7.    Arrowhead sign: Arrow-shaped configuration of the cecum due to funneling of intraluminal contrast into the
spastic cecum (Fig. 3.6). It is an indicator of extension of
inflammation from the appendix to the cecum.
?8. Cecal bar sign: It is characterized by edema and bar-like thickening of the cecum at the base of the appendix
?9. Hyperdense appendix: Hyperdense appendix is seen as
high-attenuation appendix on noncontrast CT and is
seen in 33 % of patients with acute appendicitis [9].?
10. Maximum depth of intraluminal appendiceal fluid of more than 2.6 mm: This can be useful in diagnosis of appendicitis when no periappendiceal inflammation is
present [10].
The five specific CT findings of perforated appendicitis are [1. Extraluminal air?
2. Extraluminalappendicolith
3. Abscess?  4. Phlegmon?   5. Defect in the enhancing appendiceal wall (sensitivity,
64 %)
The secondoriginal text for using ct in diagnosis acute appendicitis:
( in text reference 🙁 Eisenberg and Johnson 2012, 185).
Bibliography: (Eisenberg, Ronald L., and Nancy M. Johnson.2012. Comprehensive Radiographic Pathology. 5th ed. St.louis, Missouri : Mosby.)

CT, the gold slandered, shows an appendiceal abscess as around or oval mass of soft tissue density that may contain gas. After administration of IV contrast material, the appendix appears as a dilated structure with a thickened, circumferentially enhancing wall. This modality provides a more precise evaluation of the nature, extent, and location of the pathologic process and can detect intraabdominal disease unrelated to appendicitis that may explain the patient’s clinical presentation.

Ultrasound:
First original text for using ultrasound in diagnosis acute appendicitis:
In text reference is: (Singh 2013, 27)
Bibliography is: (Singh, Ajay. 2013. Emergency Radiology: Imaging of Acute Pathologies. New York: Springer. http://link.library.curtin.edu.au/p?cur_aleph001142102 )

Ultrasound Imaging
Graded-compression ultrasound with curvilinear probes is often performed with a 3.5-MHz transducer in larger patients and 5 MHz in thinner patients. Graded-compression ultra- sound is performed in the transverse plane from the tip of liver to the pelvic brim, followed by scanning in sagittal and oblique planes. The ultrasound scanning uses uniform pres- sure to displace gas-filled bowel from the field of view. The normal appendix can be usually seen in the majority of chil- dren but in only a minority (<10 %) of adults. The presence of appendiceal perforation, leading to decompression and collapse of the appendiceal lumen, is believed to decrease the sensitivity of ultrasound in diagnosing acute appendici- tis. In general, the sensitivity of ultrasound (74.2 %) in the diagnosis of acute appendicitis is lower than the sensitivity reported with CT (100) [12]. In meta-analysis of head-to- head comparison studies performed between 1966 and 2006, the sensitivities of CT and graded-compression ultrasound studies were 91 and 78 %, respectively [13].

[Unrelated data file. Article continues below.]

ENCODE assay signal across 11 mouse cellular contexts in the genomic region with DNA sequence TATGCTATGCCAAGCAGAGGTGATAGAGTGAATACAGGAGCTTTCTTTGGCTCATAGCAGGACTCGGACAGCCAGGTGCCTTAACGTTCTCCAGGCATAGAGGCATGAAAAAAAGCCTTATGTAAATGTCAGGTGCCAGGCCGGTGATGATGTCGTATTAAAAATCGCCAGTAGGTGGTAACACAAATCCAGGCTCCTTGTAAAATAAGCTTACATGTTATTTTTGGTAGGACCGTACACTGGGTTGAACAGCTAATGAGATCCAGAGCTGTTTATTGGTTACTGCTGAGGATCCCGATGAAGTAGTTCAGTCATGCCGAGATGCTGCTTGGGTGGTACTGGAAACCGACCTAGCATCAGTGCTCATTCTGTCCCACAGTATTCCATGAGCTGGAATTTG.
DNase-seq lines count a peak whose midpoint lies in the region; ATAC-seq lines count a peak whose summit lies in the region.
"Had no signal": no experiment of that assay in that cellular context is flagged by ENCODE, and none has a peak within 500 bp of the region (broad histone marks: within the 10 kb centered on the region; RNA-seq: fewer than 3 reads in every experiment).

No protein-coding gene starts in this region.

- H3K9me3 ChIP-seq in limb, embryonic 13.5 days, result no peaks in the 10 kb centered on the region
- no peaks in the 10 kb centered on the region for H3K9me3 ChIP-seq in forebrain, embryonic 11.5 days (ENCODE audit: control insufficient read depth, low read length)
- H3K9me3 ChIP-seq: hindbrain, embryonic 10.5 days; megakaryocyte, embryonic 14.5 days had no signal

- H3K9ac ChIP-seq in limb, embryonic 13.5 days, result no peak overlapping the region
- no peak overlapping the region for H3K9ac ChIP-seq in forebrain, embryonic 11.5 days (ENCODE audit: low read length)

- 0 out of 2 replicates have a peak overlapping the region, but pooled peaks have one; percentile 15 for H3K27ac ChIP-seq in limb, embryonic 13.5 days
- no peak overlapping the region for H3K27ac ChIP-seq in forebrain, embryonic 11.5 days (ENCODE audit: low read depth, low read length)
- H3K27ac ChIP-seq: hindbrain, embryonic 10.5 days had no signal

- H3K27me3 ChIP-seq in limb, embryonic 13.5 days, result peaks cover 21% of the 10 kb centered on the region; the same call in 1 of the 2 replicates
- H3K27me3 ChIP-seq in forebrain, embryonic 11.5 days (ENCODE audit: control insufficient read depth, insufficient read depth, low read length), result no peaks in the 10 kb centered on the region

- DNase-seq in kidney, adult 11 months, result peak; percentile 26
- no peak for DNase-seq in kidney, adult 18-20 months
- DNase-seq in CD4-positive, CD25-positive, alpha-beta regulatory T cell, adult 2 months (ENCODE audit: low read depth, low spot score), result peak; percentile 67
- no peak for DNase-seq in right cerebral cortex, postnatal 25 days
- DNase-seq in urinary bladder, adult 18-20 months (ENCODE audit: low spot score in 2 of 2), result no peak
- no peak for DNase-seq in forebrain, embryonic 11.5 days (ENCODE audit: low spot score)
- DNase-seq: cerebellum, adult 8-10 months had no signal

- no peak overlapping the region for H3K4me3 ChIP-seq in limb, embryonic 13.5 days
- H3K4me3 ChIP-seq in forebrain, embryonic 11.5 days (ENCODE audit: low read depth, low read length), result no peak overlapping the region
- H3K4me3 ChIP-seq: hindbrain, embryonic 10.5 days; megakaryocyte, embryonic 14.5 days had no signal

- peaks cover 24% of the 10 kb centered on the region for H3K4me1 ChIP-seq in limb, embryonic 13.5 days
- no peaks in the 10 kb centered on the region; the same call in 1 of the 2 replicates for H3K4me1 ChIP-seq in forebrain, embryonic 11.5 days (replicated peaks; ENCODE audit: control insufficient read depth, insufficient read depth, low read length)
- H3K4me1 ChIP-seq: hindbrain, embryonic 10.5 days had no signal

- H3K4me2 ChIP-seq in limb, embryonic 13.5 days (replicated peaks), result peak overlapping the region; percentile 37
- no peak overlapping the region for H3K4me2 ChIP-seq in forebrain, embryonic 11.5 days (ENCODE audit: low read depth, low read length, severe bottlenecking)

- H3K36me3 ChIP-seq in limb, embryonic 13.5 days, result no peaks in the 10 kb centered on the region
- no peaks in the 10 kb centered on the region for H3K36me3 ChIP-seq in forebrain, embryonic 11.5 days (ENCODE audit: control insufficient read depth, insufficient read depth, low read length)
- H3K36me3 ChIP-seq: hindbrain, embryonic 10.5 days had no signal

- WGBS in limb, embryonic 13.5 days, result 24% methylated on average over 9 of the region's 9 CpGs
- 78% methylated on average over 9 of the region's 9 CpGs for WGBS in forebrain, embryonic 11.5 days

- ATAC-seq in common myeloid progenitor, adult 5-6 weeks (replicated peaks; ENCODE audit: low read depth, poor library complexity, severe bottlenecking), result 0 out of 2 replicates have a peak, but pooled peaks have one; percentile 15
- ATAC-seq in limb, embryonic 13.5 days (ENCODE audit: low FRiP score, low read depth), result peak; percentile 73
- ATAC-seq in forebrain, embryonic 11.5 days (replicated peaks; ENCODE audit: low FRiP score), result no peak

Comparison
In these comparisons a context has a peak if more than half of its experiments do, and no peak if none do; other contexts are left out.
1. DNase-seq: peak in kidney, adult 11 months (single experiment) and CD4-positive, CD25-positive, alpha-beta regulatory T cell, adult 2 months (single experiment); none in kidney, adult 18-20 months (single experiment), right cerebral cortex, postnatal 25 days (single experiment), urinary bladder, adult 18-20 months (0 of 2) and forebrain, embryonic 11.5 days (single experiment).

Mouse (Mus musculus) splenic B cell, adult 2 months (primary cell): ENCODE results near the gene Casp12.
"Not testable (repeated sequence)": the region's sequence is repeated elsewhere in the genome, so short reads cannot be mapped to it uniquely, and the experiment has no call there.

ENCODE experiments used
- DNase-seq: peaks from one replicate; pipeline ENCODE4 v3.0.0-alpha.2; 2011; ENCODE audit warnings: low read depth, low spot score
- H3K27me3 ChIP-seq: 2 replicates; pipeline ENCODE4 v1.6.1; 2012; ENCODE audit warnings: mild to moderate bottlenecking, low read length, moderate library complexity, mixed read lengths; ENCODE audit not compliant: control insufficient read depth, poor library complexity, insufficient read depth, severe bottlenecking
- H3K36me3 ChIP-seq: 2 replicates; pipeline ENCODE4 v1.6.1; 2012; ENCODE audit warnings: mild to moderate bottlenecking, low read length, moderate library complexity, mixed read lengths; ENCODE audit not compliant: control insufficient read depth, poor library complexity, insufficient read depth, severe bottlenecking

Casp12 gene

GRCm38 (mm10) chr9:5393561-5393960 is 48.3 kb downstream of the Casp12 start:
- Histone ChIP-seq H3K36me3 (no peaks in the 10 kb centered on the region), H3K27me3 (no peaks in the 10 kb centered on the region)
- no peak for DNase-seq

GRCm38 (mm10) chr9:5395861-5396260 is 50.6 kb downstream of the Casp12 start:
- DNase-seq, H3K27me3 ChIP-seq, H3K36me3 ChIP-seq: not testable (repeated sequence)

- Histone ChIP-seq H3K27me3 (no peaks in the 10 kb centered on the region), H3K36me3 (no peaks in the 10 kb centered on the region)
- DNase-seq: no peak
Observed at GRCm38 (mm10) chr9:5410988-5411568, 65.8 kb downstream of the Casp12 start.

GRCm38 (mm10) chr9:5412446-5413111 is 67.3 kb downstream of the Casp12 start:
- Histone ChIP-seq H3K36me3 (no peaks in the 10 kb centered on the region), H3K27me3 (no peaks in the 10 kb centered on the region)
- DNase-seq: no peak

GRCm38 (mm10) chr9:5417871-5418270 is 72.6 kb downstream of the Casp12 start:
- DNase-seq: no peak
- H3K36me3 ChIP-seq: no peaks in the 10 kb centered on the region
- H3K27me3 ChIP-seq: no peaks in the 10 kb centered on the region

Ultrasound Findings of Acute Appendicitis
8.    Noncompressible and aperistaltic blind-ending tubular structure (Fig. 3.11).
9.    Appendiceal caliber >6 mm between outer borders of tunica muscularis.
10.    Appendicolith, indicated by clean distal acoustic shadowing.
11.    Inflamed fat causes “echogenic mass effect”.
12.    Increased blood flow in appendiceal wall, compared to ?normal gut on color Doppler ultrasound.
Second original text for using ultrasound in diagnosis acute appendicitis:
( in text reference 🙁 Eisenberg and Johnson 2012, 185).
Bibliography: (Eisenberg, Ronald L., and Nancy M. Johnson.2012. Comprehensive Radiographic Pathology. 5th ed. St.louis, Missouri : Mosby.)

When clinical presentation is unclear, high- resolution ultrasound with graded compression is the imaging modality of choice for diagnosing acute appendicitis, especially when use of ionizing radiation is contraindicated in the patient. A noncompressed appendix measuring 7mm op more in maximal outer diameter is considered virtually pathognomonic of acute appendicitis.

Finally MRI imaging:
In text reference is: (Singh 2013, 27)
Bibliography is: (Singh, Ajay. 2013. Emergency Radiology: Imaging of Acute Pathologies. New York: Springer. http://link.library.curtin.edu.au/p?cur_aleph001142102 )

original text for using MRI in diagnosis acute appendicitis:
MR is the imaging modality of choice in pregnant patients when ultrasound is nondiagnostic or equivocal. We use a four-sequence protocol, which includes T2 single-shot fast spin echo (SS-FSE), T2 FSE, short tau inversion recovery, pre-gadolinium T1, and post-gadolinium T1 sequences [15]. Three-plane SS-FSE used to localize the appendix, followed by STIR and FSE T2-weighted sequences. STIR is poor at identifying the normal appendix but excellent for identifying early edema and inflammation. STIR has high sensitivities in identifying pathologies with high T1 and T2 relaxation times.